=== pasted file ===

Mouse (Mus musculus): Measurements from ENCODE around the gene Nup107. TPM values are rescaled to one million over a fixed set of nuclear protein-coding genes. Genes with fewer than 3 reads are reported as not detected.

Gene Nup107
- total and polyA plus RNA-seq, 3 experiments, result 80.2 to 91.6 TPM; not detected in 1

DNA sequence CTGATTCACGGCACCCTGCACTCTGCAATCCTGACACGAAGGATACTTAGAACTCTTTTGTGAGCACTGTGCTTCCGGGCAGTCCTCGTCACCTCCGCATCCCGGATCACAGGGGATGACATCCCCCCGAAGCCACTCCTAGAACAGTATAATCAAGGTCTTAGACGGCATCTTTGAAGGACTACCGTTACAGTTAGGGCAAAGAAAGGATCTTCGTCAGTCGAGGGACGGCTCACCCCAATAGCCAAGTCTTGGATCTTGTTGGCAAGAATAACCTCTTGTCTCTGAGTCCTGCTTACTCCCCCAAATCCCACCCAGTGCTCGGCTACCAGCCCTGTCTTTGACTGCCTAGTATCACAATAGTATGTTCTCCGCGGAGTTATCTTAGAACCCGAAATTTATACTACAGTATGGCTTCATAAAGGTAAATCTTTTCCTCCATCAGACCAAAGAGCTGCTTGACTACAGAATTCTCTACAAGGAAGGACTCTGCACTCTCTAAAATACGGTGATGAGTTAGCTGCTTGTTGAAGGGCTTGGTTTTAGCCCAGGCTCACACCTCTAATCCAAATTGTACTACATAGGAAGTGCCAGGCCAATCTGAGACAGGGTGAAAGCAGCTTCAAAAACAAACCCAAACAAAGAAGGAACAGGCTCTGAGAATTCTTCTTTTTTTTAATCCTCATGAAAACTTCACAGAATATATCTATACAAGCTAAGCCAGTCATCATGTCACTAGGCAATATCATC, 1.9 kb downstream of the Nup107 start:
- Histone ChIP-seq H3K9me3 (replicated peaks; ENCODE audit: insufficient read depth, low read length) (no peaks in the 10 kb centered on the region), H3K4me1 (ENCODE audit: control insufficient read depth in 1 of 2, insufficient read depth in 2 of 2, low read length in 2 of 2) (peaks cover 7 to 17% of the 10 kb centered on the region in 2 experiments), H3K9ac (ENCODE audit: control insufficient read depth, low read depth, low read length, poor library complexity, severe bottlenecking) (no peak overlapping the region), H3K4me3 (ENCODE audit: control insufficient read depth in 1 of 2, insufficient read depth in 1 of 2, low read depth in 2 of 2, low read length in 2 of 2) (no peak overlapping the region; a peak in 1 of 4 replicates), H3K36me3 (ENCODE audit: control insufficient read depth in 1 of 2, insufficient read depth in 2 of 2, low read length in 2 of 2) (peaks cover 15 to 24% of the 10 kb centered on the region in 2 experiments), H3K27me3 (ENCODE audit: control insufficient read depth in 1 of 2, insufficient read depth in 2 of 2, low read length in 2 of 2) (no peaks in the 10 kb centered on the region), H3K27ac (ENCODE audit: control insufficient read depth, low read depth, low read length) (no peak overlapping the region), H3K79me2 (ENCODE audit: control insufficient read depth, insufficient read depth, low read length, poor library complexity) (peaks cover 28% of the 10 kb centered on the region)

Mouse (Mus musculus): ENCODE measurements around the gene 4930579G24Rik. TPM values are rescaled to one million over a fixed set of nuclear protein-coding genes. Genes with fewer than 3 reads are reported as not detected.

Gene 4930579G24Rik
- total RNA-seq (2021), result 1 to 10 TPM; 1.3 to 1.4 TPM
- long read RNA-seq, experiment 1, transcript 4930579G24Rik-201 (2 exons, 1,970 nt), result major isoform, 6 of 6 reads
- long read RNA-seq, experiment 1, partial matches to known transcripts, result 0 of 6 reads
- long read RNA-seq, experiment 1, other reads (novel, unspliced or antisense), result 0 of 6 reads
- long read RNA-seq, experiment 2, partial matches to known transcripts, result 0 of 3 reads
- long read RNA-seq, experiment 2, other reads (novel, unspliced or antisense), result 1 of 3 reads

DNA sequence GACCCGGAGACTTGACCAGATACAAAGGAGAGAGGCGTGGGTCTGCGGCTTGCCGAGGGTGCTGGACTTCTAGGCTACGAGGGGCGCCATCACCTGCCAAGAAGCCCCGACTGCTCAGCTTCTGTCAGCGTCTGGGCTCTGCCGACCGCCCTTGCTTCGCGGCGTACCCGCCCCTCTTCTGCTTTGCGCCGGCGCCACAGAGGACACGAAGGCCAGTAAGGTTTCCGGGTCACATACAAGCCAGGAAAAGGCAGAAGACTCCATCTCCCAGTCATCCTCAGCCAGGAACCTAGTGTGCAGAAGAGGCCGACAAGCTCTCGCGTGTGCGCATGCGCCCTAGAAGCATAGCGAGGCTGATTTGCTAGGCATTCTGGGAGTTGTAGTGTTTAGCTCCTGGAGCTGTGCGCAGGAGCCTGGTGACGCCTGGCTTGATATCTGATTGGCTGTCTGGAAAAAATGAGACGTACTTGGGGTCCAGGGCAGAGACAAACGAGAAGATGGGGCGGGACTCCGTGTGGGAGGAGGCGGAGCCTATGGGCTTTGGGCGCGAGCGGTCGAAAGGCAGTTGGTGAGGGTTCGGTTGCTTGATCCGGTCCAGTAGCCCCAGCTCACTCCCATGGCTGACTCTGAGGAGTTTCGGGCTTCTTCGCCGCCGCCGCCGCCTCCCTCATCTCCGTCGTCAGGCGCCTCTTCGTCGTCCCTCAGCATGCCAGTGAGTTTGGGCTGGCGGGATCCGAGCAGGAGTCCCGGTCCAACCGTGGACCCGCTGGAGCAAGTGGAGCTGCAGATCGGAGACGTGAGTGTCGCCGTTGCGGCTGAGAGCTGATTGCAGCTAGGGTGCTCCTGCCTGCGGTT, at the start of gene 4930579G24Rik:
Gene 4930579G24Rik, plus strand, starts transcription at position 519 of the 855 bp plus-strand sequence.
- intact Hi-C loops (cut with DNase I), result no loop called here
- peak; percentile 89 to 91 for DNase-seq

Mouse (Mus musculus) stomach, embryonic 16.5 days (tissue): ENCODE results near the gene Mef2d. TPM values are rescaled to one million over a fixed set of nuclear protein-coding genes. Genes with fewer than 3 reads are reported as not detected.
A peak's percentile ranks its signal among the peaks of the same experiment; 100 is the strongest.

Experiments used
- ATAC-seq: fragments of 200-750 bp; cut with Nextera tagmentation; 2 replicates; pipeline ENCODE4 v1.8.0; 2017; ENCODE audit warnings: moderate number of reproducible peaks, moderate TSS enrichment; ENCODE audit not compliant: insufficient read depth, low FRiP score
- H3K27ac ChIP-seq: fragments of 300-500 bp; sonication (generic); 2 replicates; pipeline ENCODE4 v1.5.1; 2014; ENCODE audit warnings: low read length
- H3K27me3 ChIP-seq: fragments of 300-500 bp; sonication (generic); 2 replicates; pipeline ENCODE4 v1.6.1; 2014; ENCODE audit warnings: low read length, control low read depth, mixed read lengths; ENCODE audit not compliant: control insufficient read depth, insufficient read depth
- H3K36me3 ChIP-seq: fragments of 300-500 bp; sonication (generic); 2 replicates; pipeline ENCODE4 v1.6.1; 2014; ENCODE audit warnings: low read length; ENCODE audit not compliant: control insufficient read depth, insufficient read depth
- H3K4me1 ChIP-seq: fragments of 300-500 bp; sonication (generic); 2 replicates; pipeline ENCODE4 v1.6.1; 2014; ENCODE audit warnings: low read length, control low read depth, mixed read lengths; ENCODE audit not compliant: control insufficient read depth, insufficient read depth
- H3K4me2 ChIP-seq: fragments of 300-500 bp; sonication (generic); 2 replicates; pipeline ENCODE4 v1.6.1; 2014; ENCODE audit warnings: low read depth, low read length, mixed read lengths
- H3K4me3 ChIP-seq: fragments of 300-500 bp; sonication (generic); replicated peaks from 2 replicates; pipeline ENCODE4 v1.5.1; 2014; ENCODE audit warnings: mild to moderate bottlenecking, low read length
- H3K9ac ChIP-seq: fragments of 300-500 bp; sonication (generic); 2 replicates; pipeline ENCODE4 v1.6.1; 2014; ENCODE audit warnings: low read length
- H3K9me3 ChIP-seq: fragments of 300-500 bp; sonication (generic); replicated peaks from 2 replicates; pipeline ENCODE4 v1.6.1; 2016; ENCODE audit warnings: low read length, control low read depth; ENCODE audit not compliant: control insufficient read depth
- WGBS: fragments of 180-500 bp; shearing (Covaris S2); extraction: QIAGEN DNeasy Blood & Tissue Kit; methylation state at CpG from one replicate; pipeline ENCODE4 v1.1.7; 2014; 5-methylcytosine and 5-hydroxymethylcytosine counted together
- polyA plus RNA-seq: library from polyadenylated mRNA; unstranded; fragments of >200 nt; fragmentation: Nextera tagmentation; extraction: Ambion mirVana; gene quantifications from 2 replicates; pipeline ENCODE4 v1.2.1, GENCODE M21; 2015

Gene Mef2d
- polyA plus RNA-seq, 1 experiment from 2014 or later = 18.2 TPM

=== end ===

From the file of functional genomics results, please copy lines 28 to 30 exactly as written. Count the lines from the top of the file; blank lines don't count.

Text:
- H3K9ac ChIP-seq: fragments of 300-500 bp; sonication (generic); 2 replicates; pipeline ENCODE4 v1.6.1; 2014; ENCODE audit warnings: low read length
- H3K9me3 ChIP-seq: fragments of 300-500 bp; sonication (generic); replicated peaks from 2 replicates; pipeline ENCODE4 v1.6.1; 2016; ENCODE audit warnings: low read length, control low read depth; ENCODE audit not compliant: control insufficient read depth
- WGBS: fragments of 180-500 bp; shearing (Covaris S2); extraction: QIAGEN DNeasy Blood & Tissue Kit; methylation state at CpG from one replicate; pipeline ENCODE4 v1.1.7; 2014; 5-methylcytosine and 5-hydroxymethylcytosine counted together